YOU ARE HERE: LAT HomeCollections


Pump Prices Leveling Off

Inventories remain low across the country, but analysts say most signs point to lower retail costs for gasoline.

September 03, 2003|Elizabeth Douglass | Times Staff Writer

Gasoline prices in California and the nation leveled off over the last week, ending their steep climb just as the summer driving season drew to a close.

A gallon of self-serve regular averaged $2.10 statewide for the seven-day period ended Monday, about even with the week-ago average of $2.101 a gallon, the federal Energy Information Administration said.

Prices had soared 36 cents a gallon in the two weeks before Aug. 18, California's sharpest 14-day rise in retail costs since at least 1985.

After hitting a record high of $1.747 a week ago, nationwide prices stayed flat, averaging $1.746 for a gallon of regular during the week ended Monday.

The abrupt spike in pump prices across the country in August outraged politicians and consumer groups, who accused the oil industry of pocketing extra profit as motorists prepared for Labor Day, the nation's peak driving holiday.

Industry and government officials blamed the most recent price increase on supply shortages caused by temporary refinery outages, which were set off by the power blackout in the Midwest and East Coast, mechanical troubles at a few California refineries and a busted fuel pipeline that caused gas stations to run dry in Phoenix.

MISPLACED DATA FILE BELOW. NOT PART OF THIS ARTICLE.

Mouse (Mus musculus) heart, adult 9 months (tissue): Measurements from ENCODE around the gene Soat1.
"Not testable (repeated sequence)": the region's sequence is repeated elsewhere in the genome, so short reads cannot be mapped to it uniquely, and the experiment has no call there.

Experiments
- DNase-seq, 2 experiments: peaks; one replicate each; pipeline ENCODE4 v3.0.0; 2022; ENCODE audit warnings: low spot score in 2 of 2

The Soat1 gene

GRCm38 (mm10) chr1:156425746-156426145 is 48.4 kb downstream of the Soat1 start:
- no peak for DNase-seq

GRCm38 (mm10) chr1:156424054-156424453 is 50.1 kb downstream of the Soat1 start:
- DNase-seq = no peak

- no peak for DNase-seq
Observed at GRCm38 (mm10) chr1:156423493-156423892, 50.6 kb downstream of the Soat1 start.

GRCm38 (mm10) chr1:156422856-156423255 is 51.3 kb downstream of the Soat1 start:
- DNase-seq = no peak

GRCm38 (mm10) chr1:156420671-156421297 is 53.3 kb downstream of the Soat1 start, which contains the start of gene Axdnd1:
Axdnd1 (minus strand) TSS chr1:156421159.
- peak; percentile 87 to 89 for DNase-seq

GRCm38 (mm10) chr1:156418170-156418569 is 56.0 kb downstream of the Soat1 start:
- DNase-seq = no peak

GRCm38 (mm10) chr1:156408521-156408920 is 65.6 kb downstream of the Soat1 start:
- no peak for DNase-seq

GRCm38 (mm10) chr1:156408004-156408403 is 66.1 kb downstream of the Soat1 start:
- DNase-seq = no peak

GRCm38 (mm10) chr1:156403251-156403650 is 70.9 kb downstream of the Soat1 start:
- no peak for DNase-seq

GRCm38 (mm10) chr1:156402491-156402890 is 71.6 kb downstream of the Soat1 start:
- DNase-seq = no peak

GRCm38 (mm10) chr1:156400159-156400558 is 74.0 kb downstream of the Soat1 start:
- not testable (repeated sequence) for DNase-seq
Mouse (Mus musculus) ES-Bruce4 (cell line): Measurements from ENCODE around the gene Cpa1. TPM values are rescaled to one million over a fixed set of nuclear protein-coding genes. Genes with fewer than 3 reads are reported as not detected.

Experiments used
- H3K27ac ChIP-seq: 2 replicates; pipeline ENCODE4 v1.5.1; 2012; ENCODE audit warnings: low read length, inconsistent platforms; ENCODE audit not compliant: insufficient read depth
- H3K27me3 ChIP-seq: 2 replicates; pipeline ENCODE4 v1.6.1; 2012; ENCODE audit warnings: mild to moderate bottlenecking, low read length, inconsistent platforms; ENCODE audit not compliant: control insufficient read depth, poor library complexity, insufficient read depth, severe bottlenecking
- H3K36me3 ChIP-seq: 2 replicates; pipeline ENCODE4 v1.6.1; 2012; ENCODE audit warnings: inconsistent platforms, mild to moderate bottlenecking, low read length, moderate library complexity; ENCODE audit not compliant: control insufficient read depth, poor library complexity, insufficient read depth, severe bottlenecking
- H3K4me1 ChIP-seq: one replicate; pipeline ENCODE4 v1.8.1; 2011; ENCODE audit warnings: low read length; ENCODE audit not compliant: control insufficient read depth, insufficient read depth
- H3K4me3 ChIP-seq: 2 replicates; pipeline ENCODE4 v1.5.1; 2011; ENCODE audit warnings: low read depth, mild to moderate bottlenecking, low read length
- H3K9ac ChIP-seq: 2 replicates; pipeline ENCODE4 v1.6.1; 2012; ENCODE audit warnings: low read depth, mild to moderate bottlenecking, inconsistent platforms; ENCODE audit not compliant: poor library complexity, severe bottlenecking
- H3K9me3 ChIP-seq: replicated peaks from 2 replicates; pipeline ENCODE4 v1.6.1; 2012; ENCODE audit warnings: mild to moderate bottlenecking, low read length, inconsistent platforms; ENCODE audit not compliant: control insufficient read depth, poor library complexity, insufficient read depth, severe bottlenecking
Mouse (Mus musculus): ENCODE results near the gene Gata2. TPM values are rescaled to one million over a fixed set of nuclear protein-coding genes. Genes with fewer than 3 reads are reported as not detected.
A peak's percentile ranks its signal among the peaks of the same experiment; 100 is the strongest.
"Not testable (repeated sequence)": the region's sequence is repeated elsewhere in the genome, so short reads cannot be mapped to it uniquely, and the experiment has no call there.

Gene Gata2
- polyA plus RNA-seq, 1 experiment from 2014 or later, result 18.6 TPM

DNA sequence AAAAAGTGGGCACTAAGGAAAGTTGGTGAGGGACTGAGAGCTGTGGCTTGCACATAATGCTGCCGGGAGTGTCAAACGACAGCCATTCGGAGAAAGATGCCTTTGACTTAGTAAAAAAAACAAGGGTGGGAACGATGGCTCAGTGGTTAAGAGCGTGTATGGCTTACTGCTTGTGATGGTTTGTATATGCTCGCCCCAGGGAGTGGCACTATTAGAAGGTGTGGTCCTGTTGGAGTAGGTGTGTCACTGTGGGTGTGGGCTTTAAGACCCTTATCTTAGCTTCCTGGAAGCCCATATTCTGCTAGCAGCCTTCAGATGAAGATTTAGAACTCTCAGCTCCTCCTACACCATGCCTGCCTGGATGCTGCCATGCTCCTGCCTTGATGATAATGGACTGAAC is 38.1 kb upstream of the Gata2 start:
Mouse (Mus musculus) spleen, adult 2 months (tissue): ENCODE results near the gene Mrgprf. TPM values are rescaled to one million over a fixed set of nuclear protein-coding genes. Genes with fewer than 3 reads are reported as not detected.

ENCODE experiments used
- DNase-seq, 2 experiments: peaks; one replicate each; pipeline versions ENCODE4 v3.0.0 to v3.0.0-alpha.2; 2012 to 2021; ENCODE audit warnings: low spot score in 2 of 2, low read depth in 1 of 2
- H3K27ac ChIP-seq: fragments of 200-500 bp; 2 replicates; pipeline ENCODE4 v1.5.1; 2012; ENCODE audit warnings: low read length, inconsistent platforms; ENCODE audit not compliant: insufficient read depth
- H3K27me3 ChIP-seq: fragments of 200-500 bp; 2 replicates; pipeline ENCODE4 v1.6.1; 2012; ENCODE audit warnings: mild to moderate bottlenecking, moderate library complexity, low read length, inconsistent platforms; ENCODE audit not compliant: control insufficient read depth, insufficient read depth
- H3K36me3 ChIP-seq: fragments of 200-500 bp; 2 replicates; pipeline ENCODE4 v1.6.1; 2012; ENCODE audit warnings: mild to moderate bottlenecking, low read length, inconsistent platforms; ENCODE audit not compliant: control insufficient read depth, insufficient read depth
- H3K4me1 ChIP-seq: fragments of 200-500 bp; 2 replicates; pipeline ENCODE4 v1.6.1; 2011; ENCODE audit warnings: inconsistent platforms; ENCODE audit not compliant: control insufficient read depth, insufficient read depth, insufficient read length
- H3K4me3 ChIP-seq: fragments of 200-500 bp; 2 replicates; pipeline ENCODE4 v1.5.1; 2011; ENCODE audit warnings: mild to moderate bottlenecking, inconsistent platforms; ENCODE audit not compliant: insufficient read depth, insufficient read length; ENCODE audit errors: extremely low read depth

Gasoline inventories remain low across the country, but analysts say most signs point to lower prices ahead.

Refineries affected by the blackout are back on line, and an interim pipeline fix is bringing supplies back to normal in Arizona.

In addition, only one of California's 13 gasoline-making refineries still is having mechanical troubles, said Rob Schlichting, a spokesman for the California Energy Commission.

On Tuesday, commodity traders sent gasoline and oil futures prices lower on the expectation that fuel demand will drop now that family vacations are over and kids are heading back to school.

The cost of crude oil fell $2.16, or 6.8%, to $29.41 a barrel on the New York Mercantile Exchange, representing the steepest one-day drop since March 18 and the lowest close since June 27. Gasoline futures fell 8.08 cents to 84.74 cents a gallon on Nymex on Tuesday.

"Optimistically, unless something happens, I would say prices are on their way down," Schlichting said.

Gas prices in California hit a record $2.145 a gallon for regular March 17. Although today's average of $2.10 is well below that, it remains more than 50 cents a gallon above the year-ago average.

Los Angeles Times Articles